Discuss amongst yourselves

I don’t even remember what I wrote on this week. Ah well.

It’s the way that he moves, the things that he do

Whoa-oh-oh. And we hear again from JB:

Yeah, I agree it was a poor e-mail that I originally wrote. I should’ve just summarized my objection in one sentence: if it’s better for women to stay home because it reduces supply, why not keep most of the men home, too, putting salaries through the roof?

JB – who is actually a decent guy – isn’t referring to the previous email posted here, but one sent to me several weeks ago that I ignored. (You may wish to note that the longer and more meandering an email, the greater the chance that I will not respond to it. Either present a complete case or ask straightforward questions.)

While I won’t say that he now presents a good question, it is at least a straightforward one. But to address the question directly, an economy with dearth of men will not thrive in the short and intermediate terms, because economic growth depends on technological advancement. As has been demonstrated quite conclusively over thirty years of equalitarianism, technological advancement is a man’s game, and indeed, largely a young man’s game* at that.

In the long term, the economy requires more women to stay home and raise families than currently do because working women are less likely to marry, less likely to have children and more likely to have fewer children. Men simply can’t do that and the alternative, as I have repeatedly pointed out, is to import Muslims and Mexicans. Subsituting gastarbeiter for children has not worked well for the Bundesrepublik and it is unlikely to work any better in America.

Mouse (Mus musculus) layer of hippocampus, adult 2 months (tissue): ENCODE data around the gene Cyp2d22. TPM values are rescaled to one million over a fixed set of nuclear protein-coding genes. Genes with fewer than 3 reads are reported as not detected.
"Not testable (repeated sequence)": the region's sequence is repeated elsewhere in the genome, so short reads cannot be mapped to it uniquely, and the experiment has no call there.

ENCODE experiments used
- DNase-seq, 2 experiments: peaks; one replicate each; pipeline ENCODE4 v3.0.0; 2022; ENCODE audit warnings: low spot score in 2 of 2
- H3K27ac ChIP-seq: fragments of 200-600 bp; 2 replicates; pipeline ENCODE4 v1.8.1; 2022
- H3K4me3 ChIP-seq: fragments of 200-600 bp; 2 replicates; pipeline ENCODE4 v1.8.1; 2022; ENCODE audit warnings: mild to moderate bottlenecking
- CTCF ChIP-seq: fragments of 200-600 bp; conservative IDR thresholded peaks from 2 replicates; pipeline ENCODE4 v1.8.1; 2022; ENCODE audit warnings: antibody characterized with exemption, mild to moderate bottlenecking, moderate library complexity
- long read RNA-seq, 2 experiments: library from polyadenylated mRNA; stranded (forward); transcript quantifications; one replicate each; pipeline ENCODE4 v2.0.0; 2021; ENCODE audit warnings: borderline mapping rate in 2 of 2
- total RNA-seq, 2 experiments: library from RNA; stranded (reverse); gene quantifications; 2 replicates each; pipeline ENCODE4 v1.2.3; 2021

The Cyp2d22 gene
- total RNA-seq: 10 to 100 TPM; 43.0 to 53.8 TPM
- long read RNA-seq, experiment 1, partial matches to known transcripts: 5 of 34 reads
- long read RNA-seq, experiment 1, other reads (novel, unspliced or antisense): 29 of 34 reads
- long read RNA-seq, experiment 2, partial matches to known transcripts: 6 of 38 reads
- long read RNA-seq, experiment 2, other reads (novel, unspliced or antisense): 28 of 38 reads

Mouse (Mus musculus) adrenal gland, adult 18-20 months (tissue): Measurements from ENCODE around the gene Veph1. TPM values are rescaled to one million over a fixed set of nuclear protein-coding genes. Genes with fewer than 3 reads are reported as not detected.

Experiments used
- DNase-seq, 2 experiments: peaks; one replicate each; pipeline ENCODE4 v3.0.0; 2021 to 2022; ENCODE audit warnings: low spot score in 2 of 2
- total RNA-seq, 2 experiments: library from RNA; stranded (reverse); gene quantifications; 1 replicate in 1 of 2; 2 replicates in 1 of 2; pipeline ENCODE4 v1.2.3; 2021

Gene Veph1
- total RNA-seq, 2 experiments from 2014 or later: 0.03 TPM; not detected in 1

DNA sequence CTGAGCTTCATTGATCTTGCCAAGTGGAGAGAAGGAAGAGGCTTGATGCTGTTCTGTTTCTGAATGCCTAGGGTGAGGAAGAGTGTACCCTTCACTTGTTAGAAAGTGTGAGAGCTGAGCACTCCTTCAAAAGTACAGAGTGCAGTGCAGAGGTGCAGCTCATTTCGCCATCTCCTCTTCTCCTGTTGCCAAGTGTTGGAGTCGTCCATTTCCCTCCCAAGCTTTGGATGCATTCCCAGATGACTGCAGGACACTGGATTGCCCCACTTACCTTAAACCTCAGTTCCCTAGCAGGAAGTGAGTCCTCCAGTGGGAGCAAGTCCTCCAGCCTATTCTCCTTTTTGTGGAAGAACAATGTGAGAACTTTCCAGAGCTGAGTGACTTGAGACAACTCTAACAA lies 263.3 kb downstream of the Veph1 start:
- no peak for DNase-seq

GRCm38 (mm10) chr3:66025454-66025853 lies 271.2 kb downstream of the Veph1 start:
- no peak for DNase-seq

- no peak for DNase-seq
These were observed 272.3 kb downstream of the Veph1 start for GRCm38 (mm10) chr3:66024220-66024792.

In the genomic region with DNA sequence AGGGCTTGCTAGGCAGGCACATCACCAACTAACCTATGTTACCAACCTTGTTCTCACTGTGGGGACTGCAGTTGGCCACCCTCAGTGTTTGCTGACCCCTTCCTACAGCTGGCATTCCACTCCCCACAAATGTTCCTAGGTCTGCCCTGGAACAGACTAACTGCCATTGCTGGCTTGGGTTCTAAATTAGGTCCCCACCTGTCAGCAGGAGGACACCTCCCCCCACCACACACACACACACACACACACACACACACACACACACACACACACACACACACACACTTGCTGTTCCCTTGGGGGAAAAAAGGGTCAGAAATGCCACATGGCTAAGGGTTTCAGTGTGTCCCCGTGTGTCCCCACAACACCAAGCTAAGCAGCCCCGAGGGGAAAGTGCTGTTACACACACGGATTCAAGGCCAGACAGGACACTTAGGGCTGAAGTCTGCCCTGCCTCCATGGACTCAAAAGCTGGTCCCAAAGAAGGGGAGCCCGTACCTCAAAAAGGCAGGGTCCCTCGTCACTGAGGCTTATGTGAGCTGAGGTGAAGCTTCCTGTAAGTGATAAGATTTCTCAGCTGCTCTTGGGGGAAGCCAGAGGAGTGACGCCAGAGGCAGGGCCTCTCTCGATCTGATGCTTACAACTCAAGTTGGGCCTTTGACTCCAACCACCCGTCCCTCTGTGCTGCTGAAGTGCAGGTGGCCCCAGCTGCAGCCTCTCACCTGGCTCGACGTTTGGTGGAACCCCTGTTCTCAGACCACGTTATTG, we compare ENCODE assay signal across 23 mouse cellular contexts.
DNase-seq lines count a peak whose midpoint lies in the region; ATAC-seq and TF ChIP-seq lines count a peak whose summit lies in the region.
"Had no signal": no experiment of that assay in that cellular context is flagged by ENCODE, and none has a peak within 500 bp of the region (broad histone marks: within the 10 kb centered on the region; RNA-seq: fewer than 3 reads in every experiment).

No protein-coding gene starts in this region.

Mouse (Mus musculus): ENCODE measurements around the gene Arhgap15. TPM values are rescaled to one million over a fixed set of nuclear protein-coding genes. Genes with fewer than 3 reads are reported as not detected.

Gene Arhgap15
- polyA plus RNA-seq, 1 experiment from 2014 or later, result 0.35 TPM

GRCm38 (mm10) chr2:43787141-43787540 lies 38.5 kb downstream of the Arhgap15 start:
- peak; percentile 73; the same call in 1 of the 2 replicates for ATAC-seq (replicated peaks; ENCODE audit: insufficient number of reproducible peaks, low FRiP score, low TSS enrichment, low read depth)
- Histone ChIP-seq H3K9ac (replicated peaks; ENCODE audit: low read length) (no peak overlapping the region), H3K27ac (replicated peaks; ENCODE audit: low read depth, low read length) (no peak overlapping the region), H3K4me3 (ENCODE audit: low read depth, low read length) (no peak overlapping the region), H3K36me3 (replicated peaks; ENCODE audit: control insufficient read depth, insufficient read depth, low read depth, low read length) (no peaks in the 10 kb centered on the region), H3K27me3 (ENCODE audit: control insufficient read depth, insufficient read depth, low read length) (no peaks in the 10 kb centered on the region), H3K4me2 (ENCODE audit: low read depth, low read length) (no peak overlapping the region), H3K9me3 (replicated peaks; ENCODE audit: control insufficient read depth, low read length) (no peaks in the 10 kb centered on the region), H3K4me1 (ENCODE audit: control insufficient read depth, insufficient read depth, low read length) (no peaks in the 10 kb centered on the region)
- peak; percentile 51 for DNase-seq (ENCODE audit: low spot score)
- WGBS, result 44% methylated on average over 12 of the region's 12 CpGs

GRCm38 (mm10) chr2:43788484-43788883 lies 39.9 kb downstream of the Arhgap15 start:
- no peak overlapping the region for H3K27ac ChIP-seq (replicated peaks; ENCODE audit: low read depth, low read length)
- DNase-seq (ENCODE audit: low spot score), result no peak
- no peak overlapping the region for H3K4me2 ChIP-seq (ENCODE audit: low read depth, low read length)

*I was once invited to an elite gathering of 20 CEOs. Andy Grove of Intel was the host, and the head of Viacom was there along with several other Fortune 500 organizations. When one of the big kahunas wondered aloud why there were three young guys with leather jackets and earrings at the table with his respectable ilk, Grove explained that we were there as representatives of the game industry and the only ones pressuring Intel to make faster computers.

Now I’m the one wondering what anyone needs a 3GHz computer for. But I’m not so old that the thought of a physics model accelerator doesn’t give me a momentary thrill.

Fred anticipates the arena

It’s not hard to understand why he’s kicking back in Mexico, watching events unfold with sardonic amusement:

From the Washington Post: “Nearly half of the nation’s children under 5 are racial or ethnic minorities, and the percentage is increasing mainly because the Hispanic population is growing so rapidly, according to a census
report released today.”